Category: Cultural Diversity / Vulnerable Populations

Symposium

Increasing Engagement of Low-Income, Monolingual Spanish-Speaking Immigrants With Behavioral Activation

Sunday, November 19
10:15 AM - 11:45 AM
Location: Indigo 202, Level 2, Indigo Level

Keywords: Behavioral Activation | Hispanic Americans | Dissemination
Presentation Type: Symposium

Background: Latinos, the largest ethnic minority group in the US (Passel, Cohn, & Lopez, 2011), are projected to double in size by 2050 (Passel & Cohn, 2008). There is evidence to suggest Latinos report comparable rates of major depression diagnoses, but possibly higher levels of depressive symptoms compared to non-Latino Whites (Mendelson, Rehkopf, & Kubzansky, 2008). Latinos face treatment engagement challenges (e.g., treatment uptake, adherence, retention), which may cause deleterious effects to clinical outcomes (Glenn et al., 2013; O’Brien, Fahmy, & Singh, 2009). 


Method: This study represents a hybrid efficacy-effectiveness trial in which we compared treatment-as-usual (TAU, n = 22) to BA for Latinos (BAL, n = 21) in a community mental health clinic setting with a sample of depressed, Spanish-speaking Latinos.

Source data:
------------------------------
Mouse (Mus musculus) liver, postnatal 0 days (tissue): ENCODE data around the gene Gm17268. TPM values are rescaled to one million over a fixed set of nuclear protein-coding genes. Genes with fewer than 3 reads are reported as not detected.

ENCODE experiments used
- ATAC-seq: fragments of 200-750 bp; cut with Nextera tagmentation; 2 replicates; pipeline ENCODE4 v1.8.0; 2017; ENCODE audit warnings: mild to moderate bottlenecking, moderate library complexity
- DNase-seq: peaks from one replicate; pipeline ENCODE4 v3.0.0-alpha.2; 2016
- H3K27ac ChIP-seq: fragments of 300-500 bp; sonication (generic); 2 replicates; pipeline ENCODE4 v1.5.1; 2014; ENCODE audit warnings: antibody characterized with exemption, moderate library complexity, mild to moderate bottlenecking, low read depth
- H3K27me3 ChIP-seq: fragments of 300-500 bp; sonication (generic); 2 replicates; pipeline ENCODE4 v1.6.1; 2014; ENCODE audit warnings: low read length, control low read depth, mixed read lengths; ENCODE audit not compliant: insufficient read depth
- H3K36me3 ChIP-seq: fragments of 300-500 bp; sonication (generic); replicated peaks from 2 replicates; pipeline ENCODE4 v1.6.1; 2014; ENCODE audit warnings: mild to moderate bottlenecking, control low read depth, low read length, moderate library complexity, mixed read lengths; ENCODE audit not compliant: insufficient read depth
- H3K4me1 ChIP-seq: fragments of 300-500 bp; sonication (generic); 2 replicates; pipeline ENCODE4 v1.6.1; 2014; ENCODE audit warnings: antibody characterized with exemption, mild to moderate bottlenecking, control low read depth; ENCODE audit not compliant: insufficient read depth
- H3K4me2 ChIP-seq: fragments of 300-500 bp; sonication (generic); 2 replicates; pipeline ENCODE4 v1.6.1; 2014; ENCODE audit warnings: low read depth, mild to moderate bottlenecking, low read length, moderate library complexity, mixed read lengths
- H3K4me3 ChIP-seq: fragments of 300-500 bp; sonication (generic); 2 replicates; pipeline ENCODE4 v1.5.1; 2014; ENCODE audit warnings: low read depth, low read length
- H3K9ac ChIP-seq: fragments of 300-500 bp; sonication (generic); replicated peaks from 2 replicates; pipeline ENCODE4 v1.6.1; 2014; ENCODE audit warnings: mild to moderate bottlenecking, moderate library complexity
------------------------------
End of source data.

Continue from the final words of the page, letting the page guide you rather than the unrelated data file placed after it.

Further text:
Results: We replicated the finding that BAL clients attended a greater number of sessions (M = 8.21/12, SD = 3.95) relative to TAU clients (M = 4.95/12, SD = 3.41), t(37) = 2.76, p = .009 (Kanter, Santiago-Rivera, Santos, et al., 2014). Findings support a significant Session × Treatment × Time interaction, F(2, 37.2) = 3.35, p = .046, such that BAL clients who attended 9–12 sessions indicated significant depression decreases, t(8) = 5.97, p d = 1.99. More BAL clients (47%) were classified as treatment completers compared to TAU clients (10%), Fisher’s Exact Test, p = .014,). Similar results emerged with regards to mental health functioning, F(2, 31.2) = 6.03, p = .006, such that there was a significant improvement for BAL clients who attended 9–12 sessions, t(9) = 4.02, p = .003, d = 1.27. BAL clients who attended 9-12 sessions also evidenced significant improvement in quality of life, t(8) = 4.27, p = .003, d = 1.42.


Conclusion: We aim to elucidate cultural factors that may be associated with and contribute to BAL’s success at engaging and retaining members of this population in treatments.  BAL was developed to target the problem of engagement and retention among Latinos by addressing cultural factors and encouraging session attendance and continuously discussing it in session. Recommendations are made for providers working with members of this population. 

Gabriela A. Nagy

Pre-doctoral Intern
Duke University Medical Center

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